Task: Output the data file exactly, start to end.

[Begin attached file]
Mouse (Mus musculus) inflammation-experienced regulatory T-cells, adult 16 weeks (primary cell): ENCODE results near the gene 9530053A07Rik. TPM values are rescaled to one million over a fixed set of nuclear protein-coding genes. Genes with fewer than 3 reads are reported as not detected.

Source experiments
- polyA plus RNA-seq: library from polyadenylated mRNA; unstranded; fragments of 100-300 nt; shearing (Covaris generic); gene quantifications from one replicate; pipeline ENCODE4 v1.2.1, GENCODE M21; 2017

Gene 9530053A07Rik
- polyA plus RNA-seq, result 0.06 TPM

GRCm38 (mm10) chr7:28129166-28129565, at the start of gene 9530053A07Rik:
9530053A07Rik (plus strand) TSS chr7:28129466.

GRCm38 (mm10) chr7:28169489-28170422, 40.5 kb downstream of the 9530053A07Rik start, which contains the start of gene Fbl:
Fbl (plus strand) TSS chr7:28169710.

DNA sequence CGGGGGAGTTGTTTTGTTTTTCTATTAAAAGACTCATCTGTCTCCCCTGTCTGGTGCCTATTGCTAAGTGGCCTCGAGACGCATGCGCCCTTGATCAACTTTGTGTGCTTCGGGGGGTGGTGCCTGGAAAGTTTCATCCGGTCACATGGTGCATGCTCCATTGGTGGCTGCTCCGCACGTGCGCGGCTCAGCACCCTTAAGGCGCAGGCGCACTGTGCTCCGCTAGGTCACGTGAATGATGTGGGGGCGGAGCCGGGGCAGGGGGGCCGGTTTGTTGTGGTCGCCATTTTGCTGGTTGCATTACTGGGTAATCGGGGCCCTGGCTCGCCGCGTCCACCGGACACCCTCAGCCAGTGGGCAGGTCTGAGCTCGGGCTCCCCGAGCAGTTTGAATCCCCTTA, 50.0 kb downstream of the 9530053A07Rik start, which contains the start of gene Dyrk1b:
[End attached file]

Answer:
Mouse (Mus musculus) inflammation-experienced regulatory T-cells, adult 16 weeks (primary cell): ENCODE results near the gene 9530053A07Rik. TPM values are rescaled to one million over a fixed set of nuclear protein-coding genes. Genes with fewer than 3 reads are reported as not detected.

Source experiments
- polyA plus RNA-seq: library from polyadenylated mRNA; unstranded; fragments of 100-300 nt; shearing (Covaris generic); gene quantifications from one replicate; pipeline ENCODE4 v1.2.1, GENCODE M21; 2017

Gene 9530053A07Rik
- polyA plus RNA-seq, result 0.06 TPM

GRCm38 (mm10) chr7:28129166-28129565, at the start of gene 9530053A07Rik:
9530053A07Rik (plus strand) TSS chr7:28129466.

GRCm38 (mm10) chr7:28169489-28170422, 40.5 kb downstream of the 9530053A07Rik start, which contains the start of gene Fbl:
Fbl (plus strand) TSS chr7:28169710.

DNA sequence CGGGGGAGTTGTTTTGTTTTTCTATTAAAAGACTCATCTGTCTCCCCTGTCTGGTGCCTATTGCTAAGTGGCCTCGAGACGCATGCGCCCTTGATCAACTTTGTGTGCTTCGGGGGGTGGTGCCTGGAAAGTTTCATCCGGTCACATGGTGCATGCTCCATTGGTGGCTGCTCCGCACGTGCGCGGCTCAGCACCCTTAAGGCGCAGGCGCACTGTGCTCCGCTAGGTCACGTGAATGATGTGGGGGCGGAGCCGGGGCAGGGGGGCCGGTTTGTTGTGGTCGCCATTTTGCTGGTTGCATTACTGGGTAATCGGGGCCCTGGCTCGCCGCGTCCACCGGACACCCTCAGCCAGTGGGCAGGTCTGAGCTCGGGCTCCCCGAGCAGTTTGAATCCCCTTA, 50.0 kb downstream of the 9530053A07Rik start, which contains the start of gene Dyrk1b: